The Rain Forest Atlas - page 6
Page 6: Sustaining the Rain Forests of Home
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Sustaining the Rainforests of Home
Summary of Findings
The maps in this report make abundantly clear the south-to-north advance of development and indigenous cultural loss in the North American coastal temperate rain forest. Neither Native communities able to sustain traditional languages nor self-sustaining natural forested landscapes persist in the southern extent of the bioregion — the states of California, Oregon, and Washington and parts of southern British Columbia. Biological and indigenous cultural integrity have been diminished in these areas — at a price reckoned not in dollars but in human communities, living species, natural processes, and knowledge of the ecosystem.
The substantial intact forested areas in the northern part of the bioregion, though important both regionally and globally, do not compensate for these losses in the south. The principal challenges for the bioregion as a whole are stewardship of its remaining intact areas and restoration of the landscapes that have sacrificed both ecological and cultural integrity to the process of regional development.
Forest stewardship in the coastal temperate rain forest need not mean exclusively the strict protection of pristine areas. The prodigious productivity of parts of the bioregion invites the coexistence of managed and wild forest. But the conversion of natural forest to industrial tree farm is virtually complete in the south If this pattern is allowed to continue to completion in the still-undeveloped north, the region will have no ecological benchmarks against which to assess the vitality of the regional landscape in the future.
The greatest — in fact, the only — opportunities to protect existing large functioning areas of coastal temperate rain forest lie in British Columbia and Alaska. Much has already been accomplished: seven eighths of the protected portion of the bioregion is in these areas. Only one-eighth of the protected rain forest is found in California, Oregon, and Washington combined. Candidate areas for additional protection include the eastern end of the Kodiak Archipelago, Nuka Bay, Aialik Bay and Port Chatham on the Kenai Peninsula, the ribbon of coastal temperate rain forest along Alaska's Prince William Sound, and areas in the Tongass National Forest. On the north and mid-coast of British Columbia — the Taku, Whiting, Iskut, and Cranberry watersheds in the northernmost reaches of the region, the area including the Gilttoyees, Foch, Ecstall and other contiguous watersheds further south, parts of Princess Royal Island, the Ellerslie, Ingram-Mutu, Green, and Khutze watersheds adjacent to Fiordlands Recreation Area, and the Skowquiltz, Nascall, and Koeye watersheds — are also good candidates. In southwestern British Columbia, the Clendenning, Upper Elaho, Upper Lillooet, and Mehatl offer opportunities to protect intact watersheds. The three unprotected, pristine watersheds in Clayoquot Sound (the Sydney, Ursus, and Clayoquot) provide another opportunity on Vancouver Island. Each of these areas offers a crucial opportunity to enhance major biological corridors and expand the boundaries of protection of key core areas.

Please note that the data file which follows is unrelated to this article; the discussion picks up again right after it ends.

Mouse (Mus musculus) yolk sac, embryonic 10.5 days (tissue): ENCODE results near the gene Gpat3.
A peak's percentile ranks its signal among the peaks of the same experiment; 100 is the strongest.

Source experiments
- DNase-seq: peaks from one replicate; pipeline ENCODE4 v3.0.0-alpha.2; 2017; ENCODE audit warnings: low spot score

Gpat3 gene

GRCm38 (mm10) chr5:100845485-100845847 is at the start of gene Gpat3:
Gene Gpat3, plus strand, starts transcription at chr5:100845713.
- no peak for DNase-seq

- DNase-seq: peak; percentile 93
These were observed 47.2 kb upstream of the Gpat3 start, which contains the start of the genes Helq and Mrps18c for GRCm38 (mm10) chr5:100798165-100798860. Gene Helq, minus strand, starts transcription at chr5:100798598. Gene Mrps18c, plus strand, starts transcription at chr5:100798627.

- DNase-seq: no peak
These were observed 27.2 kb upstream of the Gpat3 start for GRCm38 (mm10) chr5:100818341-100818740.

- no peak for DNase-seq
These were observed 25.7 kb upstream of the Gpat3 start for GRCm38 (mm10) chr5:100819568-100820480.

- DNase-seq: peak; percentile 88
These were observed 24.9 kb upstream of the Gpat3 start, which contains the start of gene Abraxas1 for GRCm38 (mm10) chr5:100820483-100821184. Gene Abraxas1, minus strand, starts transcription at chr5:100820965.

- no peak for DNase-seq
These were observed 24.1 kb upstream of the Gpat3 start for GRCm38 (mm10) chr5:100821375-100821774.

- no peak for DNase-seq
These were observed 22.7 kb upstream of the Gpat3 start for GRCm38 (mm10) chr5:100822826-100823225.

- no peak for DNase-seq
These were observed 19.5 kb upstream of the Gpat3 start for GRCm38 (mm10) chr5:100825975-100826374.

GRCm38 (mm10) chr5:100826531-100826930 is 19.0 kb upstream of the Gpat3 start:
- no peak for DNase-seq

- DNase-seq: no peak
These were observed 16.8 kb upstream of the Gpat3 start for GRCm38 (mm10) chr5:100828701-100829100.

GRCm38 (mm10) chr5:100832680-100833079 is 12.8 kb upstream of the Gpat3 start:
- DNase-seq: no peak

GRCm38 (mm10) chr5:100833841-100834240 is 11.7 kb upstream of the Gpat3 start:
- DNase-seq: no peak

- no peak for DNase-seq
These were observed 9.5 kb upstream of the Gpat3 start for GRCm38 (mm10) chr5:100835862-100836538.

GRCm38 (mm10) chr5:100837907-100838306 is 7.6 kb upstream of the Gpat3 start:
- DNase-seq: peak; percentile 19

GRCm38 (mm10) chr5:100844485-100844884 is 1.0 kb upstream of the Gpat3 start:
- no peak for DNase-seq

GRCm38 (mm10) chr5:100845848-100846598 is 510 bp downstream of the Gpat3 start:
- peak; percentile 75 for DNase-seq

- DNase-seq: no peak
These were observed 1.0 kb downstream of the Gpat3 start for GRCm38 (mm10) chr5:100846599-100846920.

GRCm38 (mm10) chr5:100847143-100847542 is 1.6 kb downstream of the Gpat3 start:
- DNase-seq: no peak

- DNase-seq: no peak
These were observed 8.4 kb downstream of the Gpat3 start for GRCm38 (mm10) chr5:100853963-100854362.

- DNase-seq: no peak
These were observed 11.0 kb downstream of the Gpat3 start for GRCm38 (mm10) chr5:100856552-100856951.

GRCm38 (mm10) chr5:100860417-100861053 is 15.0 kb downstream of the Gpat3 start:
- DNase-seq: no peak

Opportunities to protect fragments of intact coastal temperate rain forest areas in Washington, Oregon, and California can be found just outside Olympic National Park in Washington, in the Coast Range and Siskiyou Mountains in Oregon, and on Cape Mendocino and Big Sur in California.
The challenge of equal magnitude — and perhaps greater long-term importance — is restoration of the natural and cultural vitality of a large part of the coastal temperate rain forest bioregion. The region's affluence and comparative political stability afford a unique opportunity for innovative efforts to combine ecological and economic restoration under the guidance of local communities. What is needed is a bioregional blueprint for watershed restoration and sustainable "use" based on maintaining and enhancing biological and cultural diversity. A full complement of plants, animals, and human communities and cultures will keep our options open and maintain systems in the face of the inevitable environmental, economic, and social changes.
Communities — empowered with information and the perspective this kind of bioregional analysis provides — must take the initiative for stewardship and restoration. It cannot be imposed from outside. But, as First Nations seeking to recover traditional languages or cultural practices are finding, restoration (whether cultural or ecological, for ultimately the two are linked) cannot be accomplished without the pattern and example of intact natural or cultural systems.
Protection of natural areas and cultural traditions is not a luxury. It is the foundation of a future in which the people of North America's coastal temperate rain forest recover what Oregon writer Kim Stafford (1986) calls "the nourishing ways": the local knowledge that quietly affirms "this is how to live in this place. In this way, it becomes our home."
A Regional Context for Conservation-based Development
The regional analysis of natural forests and Native languages presented here illustrates the value of ecological and cultural information placed in a broader geographic context. That context invites further exploration of the social and economic trends that relate to ecosystem patterns, regional data that can also be entered into geographic information systems. Ultimately, a richer understanding of regional patterns and opportunities to influence them becomes possible.
Boundaries determine how knowledge is applied. While scientists may never come to final agreement about ecosystem boundaries or the shifts in vegetation structure and composition that separate biomes, this report demonstrates that watersheds offer an unambiguous and meaningful way to organize and present information about coastal temperate rain forests.